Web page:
Thinking about The RMS Titanic fills me with a weird mix of emotions.
My thought progression usually goes like this:
1. Oh man, I haven’t seen that movie in so long.
2. I wish Rose had said, “I will physically let go of you, but I will never mentally release you.”
3. Physics always wins.
4. That ship was huge.
5. There were real people on that ship.
6. I can’t believe so many died. I can’t imagine how terrible that was.
7. Now I’m picturing the sounds, the smells, the unrelenting cold…
9. That ship looks creepy now. Water ghosts?
10. I wonder if both of them (Jack and Rose) could have survived?
BAM! That brings us to October 2012. Myth Busters has settled my mind, they COULD have survived.
I am going to be honest with you, this Titanic talk is only vaguely related to what this post will be about which is being supportive.
I talked about getting yourself a support system before but I don’t think I properly conveyed how important it is, as a partner, to BE SUPPORTIVE.
If your child, or friend, or partner has diabetes (type one or two) I think it is your responsibility to support them even in the most simple of ways.
Some might disagree with me and say that it is only the diabetic’s responsibility to take care of him or herself. That’s fine. We don’t have to agree on everything, but I am judging you and thinking that you’re kind of an a-hole.
If it helps, think about someone with alcohol addiction.
I’m a little foggy on the exact steps but I’m fairly certain that if an alcoholic went through all the trouble of realizing their problem, admitting they need help, and going to some type of rehabilitation or meeting and continued to hang around with their “old drinking buddies” in bars or where ever that it would SEVERELY stunt their personal growth and make it almost impossible to change.
It is the same with diabetics.
For someone who is recently diagnosed with TOD or TTD a major lifestyle change is in order. Gone are the days of eating candy by the pound, refusing to exercise and being carefree.
Let me share an example:
A coworker of mine’s wife has TTD. Her TTD has progressed to the point where she needs to take insulin injections. Her doctor has requested she lose weight which she is unable to do.
Her husband routinely comes in to my office and complains about how much ice cream/bread/potato chips/bagels/cookies she eats and then is genuinely surprised that she cannot lose weight and has to take injections.
Are you freaking serious? I ask him every time he complains WHY he doesn’t simply stop buying the cookies/cake/ice cream so it won’t be around to tempt either of them.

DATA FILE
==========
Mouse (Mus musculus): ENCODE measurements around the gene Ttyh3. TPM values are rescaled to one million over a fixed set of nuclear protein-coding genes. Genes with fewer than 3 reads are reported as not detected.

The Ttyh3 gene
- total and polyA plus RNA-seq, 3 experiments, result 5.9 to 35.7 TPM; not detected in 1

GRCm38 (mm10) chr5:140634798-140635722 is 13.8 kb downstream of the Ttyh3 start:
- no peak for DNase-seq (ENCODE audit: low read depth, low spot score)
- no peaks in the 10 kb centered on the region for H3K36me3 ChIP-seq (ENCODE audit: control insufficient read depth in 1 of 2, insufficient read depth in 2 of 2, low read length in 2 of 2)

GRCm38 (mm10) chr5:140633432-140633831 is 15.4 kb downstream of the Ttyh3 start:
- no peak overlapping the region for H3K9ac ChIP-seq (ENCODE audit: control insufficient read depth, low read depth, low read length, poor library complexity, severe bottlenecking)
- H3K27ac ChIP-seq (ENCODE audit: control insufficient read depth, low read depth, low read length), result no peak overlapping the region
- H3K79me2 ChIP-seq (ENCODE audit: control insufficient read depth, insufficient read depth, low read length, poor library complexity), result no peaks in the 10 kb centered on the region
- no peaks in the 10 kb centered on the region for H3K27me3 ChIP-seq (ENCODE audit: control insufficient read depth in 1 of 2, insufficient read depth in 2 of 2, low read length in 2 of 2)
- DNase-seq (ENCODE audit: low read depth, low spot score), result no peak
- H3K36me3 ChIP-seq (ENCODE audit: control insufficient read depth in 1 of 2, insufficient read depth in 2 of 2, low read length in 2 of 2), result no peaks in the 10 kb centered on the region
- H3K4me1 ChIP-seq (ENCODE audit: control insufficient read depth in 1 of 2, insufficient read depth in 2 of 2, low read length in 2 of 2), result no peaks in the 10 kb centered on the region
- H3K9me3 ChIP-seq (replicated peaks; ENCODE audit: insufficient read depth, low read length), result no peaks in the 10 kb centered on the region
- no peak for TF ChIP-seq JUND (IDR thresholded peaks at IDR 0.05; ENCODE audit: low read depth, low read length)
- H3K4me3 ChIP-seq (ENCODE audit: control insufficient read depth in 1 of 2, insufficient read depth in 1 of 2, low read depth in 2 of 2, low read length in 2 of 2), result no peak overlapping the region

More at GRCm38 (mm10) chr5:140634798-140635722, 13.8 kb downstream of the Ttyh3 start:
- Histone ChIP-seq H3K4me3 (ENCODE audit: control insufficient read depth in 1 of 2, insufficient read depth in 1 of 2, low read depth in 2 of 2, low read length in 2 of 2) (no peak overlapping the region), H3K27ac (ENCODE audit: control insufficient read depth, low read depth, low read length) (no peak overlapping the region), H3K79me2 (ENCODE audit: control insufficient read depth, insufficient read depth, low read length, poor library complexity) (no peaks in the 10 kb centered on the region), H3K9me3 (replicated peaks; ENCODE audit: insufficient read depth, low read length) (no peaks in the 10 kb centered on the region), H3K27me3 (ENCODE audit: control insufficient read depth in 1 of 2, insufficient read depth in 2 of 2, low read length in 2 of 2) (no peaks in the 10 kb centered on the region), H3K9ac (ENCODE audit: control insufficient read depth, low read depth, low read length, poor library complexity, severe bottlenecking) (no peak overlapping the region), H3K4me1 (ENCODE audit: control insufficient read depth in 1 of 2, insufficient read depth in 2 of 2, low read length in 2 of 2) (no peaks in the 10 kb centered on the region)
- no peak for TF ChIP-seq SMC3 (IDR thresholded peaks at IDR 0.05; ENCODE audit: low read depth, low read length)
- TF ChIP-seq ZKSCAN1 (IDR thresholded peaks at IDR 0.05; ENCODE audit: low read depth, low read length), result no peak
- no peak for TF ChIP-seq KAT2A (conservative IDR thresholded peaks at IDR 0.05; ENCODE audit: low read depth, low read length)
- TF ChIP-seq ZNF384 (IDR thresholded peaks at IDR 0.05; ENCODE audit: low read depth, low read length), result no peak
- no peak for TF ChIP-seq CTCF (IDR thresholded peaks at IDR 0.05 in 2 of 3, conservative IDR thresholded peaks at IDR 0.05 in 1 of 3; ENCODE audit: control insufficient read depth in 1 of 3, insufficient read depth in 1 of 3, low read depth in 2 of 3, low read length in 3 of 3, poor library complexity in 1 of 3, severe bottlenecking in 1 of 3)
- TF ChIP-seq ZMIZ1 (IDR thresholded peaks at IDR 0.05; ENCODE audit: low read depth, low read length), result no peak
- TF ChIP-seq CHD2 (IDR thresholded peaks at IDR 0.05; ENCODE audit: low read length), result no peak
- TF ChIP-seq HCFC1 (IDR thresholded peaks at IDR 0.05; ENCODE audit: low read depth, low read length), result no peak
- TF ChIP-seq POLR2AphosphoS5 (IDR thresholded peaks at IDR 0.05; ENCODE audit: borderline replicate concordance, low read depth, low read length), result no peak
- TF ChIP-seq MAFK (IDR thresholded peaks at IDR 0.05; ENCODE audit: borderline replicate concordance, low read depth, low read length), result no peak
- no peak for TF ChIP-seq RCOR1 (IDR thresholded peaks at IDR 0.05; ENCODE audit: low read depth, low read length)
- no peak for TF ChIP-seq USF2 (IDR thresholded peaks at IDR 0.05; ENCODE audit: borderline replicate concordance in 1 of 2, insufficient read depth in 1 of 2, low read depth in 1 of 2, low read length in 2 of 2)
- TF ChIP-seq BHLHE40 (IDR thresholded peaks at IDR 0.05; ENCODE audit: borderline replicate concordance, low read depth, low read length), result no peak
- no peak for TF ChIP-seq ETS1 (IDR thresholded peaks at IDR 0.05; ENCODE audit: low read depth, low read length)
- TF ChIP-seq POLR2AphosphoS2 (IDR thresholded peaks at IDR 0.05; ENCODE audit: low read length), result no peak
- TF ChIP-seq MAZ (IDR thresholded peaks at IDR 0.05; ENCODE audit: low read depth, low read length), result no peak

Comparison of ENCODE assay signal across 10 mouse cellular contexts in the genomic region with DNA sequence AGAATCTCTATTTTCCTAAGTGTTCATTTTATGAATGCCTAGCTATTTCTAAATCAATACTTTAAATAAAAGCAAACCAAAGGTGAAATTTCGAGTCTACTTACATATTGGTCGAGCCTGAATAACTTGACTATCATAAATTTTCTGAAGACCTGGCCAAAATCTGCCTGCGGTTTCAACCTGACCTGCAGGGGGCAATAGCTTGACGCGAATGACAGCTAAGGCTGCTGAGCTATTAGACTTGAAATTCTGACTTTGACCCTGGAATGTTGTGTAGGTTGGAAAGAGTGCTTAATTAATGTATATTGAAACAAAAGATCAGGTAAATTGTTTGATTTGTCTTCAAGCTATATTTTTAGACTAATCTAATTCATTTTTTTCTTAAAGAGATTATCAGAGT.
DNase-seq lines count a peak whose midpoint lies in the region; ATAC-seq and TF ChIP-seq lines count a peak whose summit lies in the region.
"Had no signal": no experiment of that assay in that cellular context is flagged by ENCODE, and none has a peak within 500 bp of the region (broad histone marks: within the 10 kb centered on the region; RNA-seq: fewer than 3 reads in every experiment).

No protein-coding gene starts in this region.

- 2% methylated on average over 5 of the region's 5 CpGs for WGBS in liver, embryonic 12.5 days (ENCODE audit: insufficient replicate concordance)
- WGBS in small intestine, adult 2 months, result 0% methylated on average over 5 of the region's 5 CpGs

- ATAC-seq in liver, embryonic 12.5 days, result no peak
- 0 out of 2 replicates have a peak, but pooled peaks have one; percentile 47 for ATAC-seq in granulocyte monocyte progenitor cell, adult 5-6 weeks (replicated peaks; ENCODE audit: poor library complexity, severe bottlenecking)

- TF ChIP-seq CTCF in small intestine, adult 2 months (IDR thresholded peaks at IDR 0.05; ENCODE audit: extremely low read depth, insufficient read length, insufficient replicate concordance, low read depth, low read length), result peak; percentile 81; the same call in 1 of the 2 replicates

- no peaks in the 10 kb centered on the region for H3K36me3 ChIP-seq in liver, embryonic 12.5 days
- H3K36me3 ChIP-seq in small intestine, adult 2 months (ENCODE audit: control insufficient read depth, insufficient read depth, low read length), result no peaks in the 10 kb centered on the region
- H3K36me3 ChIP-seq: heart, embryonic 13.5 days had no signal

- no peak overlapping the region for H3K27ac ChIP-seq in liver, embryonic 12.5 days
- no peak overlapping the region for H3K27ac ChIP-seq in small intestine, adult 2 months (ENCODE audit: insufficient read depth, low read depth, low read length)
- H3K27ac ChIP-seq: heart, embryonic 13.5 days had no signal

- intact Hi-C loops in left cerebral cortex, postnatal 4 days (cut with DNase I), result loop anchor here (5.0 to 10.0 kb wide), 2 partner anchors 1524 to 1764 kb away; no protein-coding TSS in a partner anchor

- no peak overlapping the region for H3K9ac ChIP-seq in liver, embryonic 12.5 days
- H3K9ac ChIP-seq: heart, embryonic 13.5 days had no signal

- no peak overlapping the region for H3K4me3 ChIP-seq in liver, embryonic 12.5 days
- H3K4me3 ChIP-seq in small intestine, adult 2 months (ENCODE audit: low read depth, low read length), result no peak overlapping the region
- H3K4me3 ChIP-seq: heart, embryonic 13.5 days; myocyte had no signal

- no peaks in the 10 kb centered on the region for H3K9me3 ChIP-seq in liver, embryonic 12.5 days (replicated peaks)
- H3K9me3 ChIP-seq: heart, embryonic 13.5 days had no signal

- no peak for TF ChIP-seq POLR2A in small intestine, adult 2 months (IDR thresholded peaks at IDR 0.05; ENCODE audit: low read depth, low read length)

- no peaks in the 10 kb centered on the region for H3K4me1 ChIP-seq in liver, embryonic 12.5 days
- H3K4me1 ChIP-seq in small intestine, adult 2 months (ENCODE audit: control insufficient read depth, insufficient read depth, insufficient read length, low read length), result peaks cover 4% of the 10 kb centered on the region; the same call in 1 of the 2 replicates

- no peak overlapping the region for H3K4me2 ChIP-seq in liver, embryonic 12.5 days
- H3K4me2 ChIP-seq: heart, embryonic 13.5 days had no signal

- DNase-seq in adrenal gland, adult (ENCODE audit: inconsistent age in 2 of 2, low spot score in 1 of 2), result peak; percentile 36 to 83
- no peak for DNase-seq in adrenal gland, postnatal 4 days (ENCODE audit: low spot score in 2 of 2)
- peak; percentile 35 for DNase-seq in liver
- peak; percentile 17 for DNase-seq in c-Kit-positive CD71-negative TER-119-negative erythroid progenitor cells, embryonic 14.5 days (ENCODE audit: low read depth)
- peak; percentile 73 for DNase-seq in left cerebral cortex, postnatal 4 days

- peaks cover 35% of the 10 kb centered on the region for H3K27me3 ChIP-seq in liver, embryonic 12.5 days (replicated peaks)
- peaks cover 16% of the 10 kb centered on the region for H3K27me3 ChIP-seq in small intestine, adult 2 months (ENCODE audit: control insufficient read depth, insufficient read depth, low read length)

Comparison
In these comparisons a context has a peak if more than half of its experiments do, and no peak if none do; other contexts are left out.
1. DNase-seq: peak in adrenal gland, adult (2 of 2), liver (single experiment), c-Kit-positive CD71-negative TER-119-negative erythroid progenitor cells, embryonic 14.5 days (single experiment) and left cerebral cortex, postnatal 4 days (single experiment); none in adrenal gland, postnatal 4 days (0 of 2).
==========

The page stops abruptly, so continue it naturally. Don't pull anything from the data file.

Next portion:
He responds with, “Why? I can eat it so why should we get rid of it?”
This, of course, fills me with two things:
2. A quote from Wayne Brady on Chapelle’s Show which I won’t write here but I will link to a video: Wayne Brady Chapelle’s Show. Go 10 seconds in.
Now I don’t actually say what I’m feeling because I’m from the Midwest, but I feel it hear it really loudly in my head on repeat.
Instead, I try to calmly explain how difficult it is to make these large changes in a world driven by food and sitting in front of computers (I realize this is ironic coming from me) and suggest that next time he does the grocery shopping maybe he should NOT buy the junk food. Not only will it remove the temptation but his wife will see that he is supporting her. Maybe that little burst of support will be the tiny extra push she needs to be healthy.
Something as small as knowing your partner has your back can make all the difference in the world.
I am going to have to defer to a different married couple for an example of what good support can do.
The husband was diagnosed with TTD. He decided to start eating healthy and exercising.
Both of them threw themselves completely into helping each other. They buy healthy food, she packs him a healthy lunch filled with vegetables, they walk together, they bike ride together. She only eats healthy foods now as well.
It was never a question of WHO would have to give up what. It was just unconditional, loving support. And it works. They are both healthy and happy. They look 15 years younger than their real age. The husband’s TTD is more than in check.
It changed the game from “newly diagnosed diabetic” v. “my former lifestyle”, “my family’s lifestyle”, “advertising”, “the world” to a more simple “us” v. “the old us”.
It just doesn’t get any better than that.
So if Rose had supported Jack more would they both have survived? Thanks to Myth Busters I think that answer is yes…